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Haniya Rae

Beginner equipment advice for 10G bare bottom tank?

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Haniya Rae

Hello,

 

My name is Haniya, I live in Brooklyn, and I'm happy a community like this exists. I've really been enjoying all of the beginner posts on how to set up nano reef tanks. I have two freshwater tanks, a 20 gallon and a 40 gallon, and those are thriving. I want to get into reef building for two reasons, one from an environmental standpoint as I'm a journalist writing about sustainability issues and I'd like to know more about how reefs are affected (and feel like owning a small one would help me learn about the needs of reefs), and the other is that I'm looking for a challenge. I know that freshwater and saltwater are completely different, and making mistakes with my freshwater tanks, I know that it can be a very expensive hobby.

 

I haven't set up the tank yet, but I have bought most of the supplies. I figure before I set it up, perhaps someone could tell me if I should return something/invest in a different piece of equipment. In my design, I am looking to affix live rock together in a small 'Z' shape, and I've bought putty and superglue to make it happen. I also was thinking I'd start with SPS corals, sticking with a pink/purple-blue/orange color scheme, so any ideas on corals that fit that description that would also do well in a 10G would be appreciated! Eventually, I'd probably add about 10 Cerith snails as a cleanup crew, and maybe a small fish several months from now, but I'd rather get the tank as stable as possible before I do that.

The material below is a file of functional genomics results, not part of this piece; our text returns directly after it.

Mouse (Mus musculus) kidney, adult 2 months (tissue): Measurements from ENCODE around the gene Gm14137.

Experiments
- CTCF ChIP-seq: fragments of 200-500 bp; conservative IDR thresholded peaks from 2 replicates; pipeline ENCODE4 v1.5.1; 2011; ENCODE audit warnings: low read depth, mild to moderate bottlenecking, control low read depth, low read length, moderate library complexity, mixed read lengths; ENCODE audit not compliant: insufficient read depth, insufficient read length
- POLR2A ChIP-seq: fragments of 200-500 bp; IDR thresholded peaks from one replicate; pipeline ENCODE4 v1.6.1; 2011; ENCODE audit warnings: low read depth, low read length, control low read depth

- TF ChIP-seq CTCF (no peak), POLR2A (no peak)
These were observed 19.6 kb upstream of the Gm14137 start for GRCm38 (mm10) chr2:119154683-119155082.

Here are my supplies so far:

Aquamaxx Cuboid tank

Seachem Labs 55 gal Tidal Filter 

  • on my freshwater tanks, I always err on the side of having the filter be a lot more powerful, but if this isn't the case with saltwater, please let me know!
  • the other question is if the skimmer on the tidal would intake needed nutrients, and if so, what's the best way to resupply them?

Sun Submersible Wave Maker

Kessil A80 Tuna Blue and the gooseneck clamp for it

Instant Ocean Salt 10 Gallon

  • Since the tank is .8 more gallons than this box, I'm assuming I need to purchase more salt?

Refractometer

Heater & thermometer & Reef testing kit 

Putty and superglue for the live rock

  • IC-Gel Insta Cure Cyanoacrylate Gel, specifically, putty is pool putty

Live rock from Bulk Reef Supply

  • 5 lbs of Tonga Shelf reef
  • 5 lbs of Rubble reef

100 mL - Instant Ocean BIO-Spira

  • don't know if I need this if the Bulk Reef Supply rock is cured dry live rock?

 

I wanted to make this tank without live sand as I like the look of that better. If that's not possible, though, I can definitely get some.

 

Thanks again in advance!

 

 

 

 

 

 

 

 

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HarryPotter

A 10g tank with sand and rock would overflow if you added 10g. You're probably fine. SPS corals are some of the most needy and not exactly beginner friendly, as youll to test and dose for at least Calcium and Alkalinity + maintain a very stable temperature and salinity. A bare bottom nano SPS tank is even more difficult, as it tends to teeter between excessive nutrients and starvation. Have you seen a successful bare bottom 10g SPS tank with hang on filtration?